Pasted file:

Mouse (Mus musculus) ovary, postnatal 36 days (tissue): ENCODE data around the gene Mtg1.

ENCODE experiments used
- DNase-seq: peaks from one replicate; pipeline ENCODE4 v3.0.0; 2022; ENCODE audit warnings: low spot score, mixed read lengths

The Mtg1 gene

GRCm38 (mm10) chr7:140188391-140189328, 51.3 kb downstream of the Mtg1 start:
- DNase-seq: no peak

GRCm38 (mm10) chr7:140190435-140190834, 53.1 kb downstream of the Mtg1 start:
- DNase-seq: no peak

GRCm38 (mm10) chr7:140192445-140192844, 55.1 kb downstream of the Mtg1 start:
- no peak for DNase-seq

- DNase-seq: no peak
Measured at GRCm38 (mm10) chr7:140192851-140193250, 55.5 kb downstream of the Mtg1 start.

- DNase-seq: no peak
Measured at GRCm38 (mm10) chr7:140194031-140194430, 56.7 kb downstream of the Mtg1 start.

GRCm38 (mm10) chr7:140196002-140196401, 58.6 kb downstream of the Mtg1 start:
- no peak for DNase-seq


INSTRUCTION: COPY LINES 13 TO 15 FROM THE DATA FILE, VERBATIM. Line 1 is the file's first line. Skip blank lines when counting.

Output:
- DNase-seq: no peak
Measured at GRCm38 (mm10) chr7:140194031-140194430, 56.7 kb downstream of the Mtg1 start.

GRCm38 (mm10) chr7:140196002-140196401, 58.6 kb downstream of the Mtg1 start: